What is the main problem of Via? Events that led to a solution and the solution to the problem.

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teachsuccess | High School Teacher | (Level 1) Educator Emeritus

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Via is August Pullman's sister. She often finds it difficult to live in the shadow of a sibling who always seems to need more attention than anyone else in the household. Although Via knows that it is Auggie's disability which prompts more fear, worry, and concern in her parents' heart for her brother than for her, it is still an uncomfortable realization. She tells us that ever since she can remember, Auggie's ailments have always taken precedence over hers.

My worst day, worst fall, worst headache, worst bruise, worst cramp, worst mean thing anyone could say has always been nothing compared to what August has gone through.

Although Via lives her life as a matter of fact, she is happy that a new day is dawning and that 'there seems to be a shift in the cosmos.' 

It is events which illustrate Via's private conclusions about her brother which prompt the solution to the problem.

But he needs to grow up now.  We need to let him, help him,
make him grow up. Here's what I think: we've all spent so much time trying to make August think he's normal that he actually thinks he is normal. And the problem is, he's not.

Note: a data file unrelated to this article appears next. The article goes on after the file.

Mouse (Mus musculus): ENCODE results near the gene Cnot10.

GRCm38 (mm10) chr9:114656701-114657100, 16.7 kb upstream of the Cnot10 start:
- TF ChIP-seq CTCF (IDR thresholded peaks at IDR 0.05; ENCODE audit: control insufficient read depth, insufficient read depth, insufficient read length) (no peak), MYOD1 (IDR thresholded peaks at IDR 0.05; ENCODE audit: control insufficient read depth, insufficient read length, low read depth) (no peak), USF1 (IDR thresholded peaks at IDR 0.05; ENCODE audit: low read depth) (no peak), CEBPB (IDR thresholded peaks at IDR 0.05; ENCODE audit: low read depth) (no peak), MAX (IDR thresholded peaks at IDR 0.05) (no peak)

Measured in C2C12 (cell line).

When Julian Albans, a schoolmate, calls Auggie a freak, Jack punches Julian in the face. Julian gets a tooth knocked out in the process, and Julian's mother (who is on the school board) is adamant that there has been too much pressure on the boys to accept a special needs classmate on top of all the other stresses of middle school. Julian continues to try making life difficult for Auggie, but Auggie soon learns that he has defenders as well.  During Big Movie Night at the Broarwood Nature Reserve (the boys are at camp with students from at least two other schools), Jack and Auggie pull away to relieve themselves.

A group of seventh graders come upon Auggie and Jack on the way back to the stadium and proceed to call Auggie names. The bullies shine their flashlights in the boys' faces and throw firecrackers at their feet. Things appear very bad for both Auggie and Jack until Miles, Henry, and Amos show up to stand up to the bullies. The three boys used to do Julian's bidding, but with Julian a no-show for the camping trip, the boys decide to stand up for Auggie.

This scene represents the climax of the novel. Auggie calls it a ' monumental shift. A seismic shift. Maybe even a cosmic shift,' echoing the earlier words of Via. In rescuing Auggie, Julian's former followers come to look upon Auggie as one of their own. Julian is now the one out of the loop. Auggie's disability is not just a distraction anymore; rather, it is the means by which his classmates have come to learn the unifying principles of compassion, courage, and loyalty.

When Auggie is awarded the Henry Ward Beecher medal by Mr. Tushman, we can quite agree with him that Auggie has demonstrated all the qualities of a person of strength.

'Greatness,' wrote Beecher, 'lies not in being strong, but in the right using of strength... He is the greatest whose strength carries up the most hearts . . .'

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